Top 20 Job Interview Questions and Best Answers

Top 20 Job Interview Questions and Best Answers

job interview

After spending enormous amount of time reading job adverts, writing CVs and sending job applications, now you are one step closer to your dream especially if you were applying for your dream job, you definitely do not want to mess that up at this stage so you always need to prepare for the interview.

While there is no way of predicting exactly what kind of questions you will be asked, there is a couple of standard questions that tend to always come up.

Here are 20 common questions that you can expect at an interview and some tips on how to tackle them.

1. Tell me a little bit about yourself

This is possibly the question many people don’t like during the interview but one that can be guaranteed to always prepare for. Nearly all interviews start with this question or something similar to this one, it helps the interviewer(s) to start preparing other questions while you are busy talking about yourself. Don’t waste much time talking about some irrelevant stuffs that can end up having bored your interviewer and thus creating a bad first impression. So what to say then? Remember there are still plenty questions to follow after this and you won’t have the whole day to do dissertation of your life.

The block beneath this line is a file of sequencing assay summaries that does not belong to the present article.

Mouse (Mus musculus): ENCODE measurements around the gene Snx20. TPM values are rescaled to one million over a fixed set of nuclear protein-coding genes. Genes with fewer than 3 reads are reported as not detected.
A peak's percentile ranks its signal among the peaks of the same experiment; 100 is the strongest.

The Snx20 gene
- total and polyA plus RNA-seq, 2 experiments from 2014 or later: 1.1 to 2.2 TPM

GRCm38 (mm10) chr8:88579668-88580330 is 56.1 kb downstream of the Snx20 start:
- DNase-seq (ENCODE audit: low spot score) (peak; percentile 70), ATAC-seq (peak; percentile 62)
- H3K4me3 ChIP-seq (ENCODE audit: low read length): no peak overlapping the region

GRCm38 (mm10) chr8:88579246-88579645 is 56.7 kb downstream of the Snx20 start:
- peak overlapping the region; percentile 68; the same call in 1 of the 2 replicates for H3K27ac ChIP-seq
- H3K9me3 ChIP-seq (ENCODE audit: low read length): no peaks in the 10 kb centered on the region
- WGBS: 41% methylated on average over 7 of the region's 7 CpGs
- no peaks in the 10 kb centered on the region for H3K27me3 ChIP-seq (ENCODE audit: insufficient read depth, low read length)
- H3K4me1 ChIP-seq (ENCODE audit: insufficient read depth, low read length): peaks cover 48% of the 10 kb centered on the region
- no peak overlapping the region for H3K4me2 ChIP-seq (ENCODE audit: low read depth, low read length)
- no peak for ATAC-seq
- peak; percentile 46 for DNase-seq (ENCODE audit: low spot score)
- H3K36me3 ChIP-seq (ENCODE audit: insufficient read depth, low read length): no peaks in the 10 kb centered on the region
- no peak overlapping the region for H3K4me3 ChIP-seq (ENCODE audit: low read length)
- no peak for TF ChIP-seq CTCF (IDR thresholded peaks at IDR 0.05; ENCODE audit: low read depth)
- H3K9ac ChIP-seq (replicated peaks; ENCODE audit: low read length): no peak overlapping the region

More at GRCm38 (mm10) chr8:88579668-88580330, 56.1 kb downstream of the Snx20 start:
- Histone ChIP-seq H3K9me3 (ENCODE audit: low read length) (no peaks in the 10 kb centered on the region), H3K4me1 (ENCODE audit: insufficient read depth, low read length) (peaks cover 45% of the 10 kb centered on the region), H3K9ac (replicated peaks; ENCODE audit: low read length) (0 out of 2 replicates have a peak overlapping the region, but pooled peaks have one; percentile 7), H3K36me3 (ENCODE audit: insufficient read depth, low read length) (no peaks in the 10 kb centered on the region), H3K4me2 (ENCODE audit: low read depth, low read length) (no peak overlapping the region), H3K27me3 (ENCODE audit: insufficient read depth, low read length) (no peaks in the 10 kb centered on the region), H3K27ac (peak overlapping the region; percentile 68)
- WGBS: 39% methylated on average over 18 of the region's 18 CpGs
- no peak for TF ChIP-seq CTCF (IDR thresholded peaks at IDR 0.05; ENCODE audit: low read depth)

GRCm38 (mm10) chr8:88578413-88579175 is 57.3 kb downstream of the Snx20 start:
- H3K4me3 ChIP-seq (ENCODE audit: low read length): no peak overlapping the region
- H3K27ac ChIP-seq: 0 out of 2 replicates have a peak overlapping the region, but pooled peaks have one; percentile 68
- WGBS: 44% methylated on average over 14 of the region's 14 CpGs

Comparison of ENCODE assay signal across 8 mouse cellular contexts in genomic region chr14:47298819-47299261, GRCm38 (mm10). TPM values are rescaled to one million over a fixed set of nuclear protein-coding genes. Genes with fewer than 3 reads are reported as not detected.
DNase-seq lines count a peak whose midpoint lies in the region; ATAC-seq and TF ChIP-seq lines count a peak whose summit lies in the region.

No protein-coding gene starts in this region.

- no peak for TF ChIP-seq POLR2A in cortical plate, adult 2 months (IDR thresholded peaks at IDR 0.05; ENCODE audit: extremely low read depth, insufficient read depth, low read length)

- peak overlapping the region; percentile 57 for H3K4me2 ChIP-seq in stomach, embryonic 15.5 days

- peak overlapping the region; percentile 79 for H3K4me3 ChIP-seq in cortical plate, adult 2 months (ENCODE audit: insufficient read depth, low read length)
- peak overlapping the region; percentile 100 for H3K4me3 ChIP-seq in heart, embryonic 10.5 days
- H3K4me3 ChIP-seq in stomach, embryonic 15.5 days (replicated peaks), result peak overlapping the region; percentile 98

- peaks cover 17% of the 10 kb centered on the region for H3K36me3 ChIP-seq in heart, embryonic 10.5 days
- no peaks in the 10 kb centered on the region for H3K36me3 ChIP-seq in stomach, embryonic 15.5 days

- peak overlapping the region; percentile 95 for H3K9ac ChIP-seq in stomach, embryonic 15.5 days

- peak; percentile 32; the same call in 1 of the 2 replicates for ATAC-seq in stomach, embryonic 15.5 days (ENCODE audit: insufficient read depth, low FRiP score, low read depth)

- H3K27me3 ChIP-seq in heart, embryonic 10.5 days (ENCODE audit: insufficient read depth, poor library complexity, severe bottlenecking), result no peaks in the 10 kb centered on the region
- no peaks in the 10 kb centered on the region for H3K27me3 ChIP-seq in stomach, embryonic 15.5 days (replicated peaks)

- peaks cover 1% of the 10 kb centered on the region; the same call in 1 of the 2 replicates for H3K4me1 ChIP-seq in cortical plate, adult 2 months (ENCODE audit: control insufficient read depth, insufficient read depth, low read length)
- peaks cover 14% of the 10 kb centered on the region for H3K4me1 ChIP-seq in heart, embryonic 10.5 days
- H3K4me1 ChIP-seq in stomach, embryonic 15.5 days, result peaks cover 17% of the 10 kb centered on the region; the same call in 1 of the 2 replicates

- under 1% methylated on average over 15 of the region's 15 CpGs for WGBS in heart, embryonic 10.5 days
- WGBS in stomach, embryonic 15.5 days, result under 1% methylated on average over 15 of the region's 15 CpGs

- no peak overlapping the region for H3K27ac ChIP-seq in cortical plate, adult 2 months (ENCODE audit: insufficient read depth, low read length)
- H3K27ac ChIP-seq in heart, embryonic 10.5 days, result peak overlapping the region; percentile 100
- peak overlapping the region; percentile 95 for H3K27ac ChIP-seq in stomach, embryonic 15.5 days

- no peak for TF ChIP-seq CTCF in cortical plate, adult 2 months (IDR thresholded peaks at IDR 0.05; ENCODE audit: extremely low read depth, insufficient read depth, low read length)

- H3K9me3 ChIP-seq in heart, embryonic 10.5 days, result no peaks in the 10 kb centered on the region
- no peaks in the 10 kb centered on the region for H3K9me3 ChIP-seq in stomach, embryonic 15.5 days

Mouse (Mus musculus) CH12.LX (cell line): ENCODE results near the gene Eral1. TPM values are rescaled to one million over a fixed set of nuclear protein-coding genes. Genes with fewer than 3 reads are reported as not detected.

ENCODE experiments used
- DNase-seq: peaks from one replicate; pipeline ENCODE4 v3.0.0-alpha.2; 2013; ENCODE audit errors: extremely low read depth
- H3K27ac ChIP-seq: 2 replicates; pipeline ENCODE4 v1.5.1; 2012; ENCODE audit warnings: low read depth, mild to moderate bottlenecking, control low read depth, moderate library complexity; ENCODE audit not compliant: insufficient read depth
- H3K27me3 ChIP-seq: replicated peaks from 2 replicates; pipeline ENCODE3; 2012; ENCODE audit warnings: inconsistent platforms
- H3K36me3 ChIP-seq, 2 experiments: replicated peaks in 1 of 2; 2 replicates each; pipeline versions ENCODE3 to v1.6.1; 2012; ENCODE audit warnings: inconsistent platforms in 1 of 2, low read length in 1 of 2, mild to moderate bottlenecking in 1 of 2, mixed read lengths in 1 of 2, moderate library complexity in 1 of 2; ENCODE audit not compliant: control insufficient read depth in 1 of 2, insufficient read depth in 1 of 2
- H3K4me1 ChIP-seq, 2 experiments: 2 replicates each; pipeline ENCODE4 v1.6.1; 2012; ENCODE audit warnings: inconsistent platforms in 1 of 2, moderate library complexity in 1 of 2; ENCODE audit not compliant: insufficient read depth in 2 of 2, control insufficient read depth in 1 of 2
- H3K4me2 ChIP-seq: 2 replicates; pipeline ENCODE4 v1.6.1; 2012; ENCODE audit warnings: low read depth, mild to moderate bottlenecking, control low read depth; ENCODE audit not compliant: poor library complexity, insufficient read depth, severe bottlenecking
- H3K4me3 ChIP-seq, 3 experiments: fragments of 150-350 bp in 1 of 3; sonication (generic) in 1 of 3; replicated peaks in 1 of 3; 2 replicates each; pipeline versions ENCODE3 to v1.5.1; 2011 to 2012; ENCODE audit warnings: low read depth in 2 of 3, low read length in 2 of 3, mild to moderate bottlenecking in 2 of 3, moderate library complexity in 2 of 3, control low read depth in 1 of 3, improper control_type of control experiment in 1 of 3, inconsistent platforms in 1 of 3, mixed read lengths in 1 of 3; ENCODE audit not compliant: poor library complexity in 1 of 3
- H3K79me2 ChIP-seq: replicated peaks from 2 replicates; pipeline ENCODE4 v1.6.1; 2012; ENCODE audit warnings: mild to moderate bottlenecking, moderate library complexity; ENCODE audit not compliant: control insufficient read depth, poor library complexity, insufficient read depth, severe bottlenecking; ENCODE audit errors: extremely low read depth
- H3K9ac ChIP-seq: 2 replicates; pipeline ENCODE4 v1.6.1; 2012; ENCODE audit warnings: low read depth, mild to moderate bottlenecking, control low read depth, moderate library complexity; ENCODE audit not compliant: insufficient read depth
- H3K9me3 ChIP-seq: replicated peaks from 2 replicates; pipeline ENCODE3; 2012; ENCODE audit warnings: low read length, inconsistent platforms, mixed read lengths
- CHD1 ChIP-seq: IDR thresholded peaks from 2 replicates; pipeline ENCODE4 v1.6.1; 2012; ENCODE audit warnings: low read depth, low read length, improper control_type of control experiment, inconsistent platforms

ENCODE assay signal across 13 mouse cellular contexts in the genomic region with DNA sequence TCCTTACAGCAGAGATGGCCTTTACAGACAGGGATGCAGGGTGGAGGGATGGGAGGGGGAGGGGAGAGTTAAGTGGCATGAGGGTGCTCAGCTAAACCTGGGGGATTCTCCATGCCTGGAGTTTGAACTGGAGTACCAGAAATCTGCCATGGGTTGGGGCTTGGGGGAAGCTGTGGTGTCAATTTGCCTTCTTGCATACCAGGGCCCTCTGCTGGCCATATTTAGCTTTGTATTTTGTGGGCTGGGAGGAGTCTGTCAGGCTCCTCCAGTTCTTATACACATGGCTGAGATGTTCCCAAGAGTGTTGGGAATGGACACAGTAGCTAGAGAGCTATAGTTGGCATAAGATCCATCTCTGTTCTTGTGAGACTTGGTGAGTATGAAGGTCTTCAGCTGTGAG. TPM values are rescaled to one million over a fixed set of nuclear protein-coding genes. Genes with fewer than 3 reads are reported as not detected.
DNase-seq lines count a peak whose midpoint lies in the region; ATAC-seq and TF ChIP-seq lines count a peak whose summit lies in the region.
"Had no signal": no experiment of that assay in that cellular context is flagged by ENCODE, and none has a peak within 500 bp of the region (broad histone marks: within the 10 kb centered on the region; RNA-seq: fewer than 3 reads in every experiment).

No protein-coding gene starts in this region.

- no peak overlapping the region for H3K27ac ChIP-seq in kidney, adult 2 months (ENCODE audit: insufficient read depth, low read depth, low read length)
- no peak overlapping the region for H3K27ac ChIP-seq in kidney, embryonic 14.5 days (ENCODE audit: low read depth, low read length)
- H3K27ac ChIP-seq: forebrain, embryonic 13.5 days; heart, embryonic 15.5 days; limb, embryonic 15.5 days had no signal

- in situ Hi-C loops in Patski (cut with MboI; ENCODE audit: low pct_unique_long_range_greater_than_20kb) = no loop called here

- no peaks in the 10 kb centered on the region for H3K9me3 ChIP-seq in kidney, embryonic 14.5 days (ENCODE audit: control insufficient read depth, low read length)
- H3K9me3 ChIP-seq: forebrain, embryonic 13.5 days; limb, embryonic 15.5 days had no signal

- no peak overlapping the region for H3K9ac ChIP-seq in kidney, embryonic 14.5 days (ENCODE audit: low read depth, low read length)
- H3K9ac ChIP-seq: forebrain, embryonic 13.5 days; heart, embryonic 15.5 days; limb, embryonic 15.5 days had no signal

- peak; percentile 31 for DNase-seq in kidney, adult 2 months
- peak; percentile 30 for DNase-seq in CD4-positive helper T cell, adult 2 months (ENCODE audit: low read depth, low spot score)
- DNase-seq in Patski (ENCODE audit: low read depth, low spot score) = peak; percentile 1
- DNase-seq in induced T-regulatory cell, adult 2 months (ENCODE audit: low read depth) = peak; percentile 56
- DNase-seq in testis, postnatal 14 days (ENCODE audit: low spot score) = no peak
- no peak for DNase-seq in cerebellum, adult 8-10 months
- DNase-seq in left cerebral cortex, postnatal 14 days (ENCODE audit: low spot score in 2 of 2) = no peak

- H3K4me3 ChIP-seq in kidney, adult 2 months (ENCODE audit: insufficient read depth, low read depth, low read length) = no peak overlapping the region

Briefly explain your educational and employment history, highlight your previous success whether at school or at your previous employer. Work through it chronologically from the furthest back to the present.

2. Why are you currently in the job market for a new position?

Normally an employer would ask you this question to find out your ambitions, it always a good idea not to mention money at this stage as people can think of you that you are just after money and nothing else, also don’t bad-mouth your previous employer.  If you are currently employed, the best words to say are: Developing your career, growth, exposure to certain aspects of your field, the right experience etc. If you were fired or retrenched, you should always prepare a solid explanation but don’t panic about that.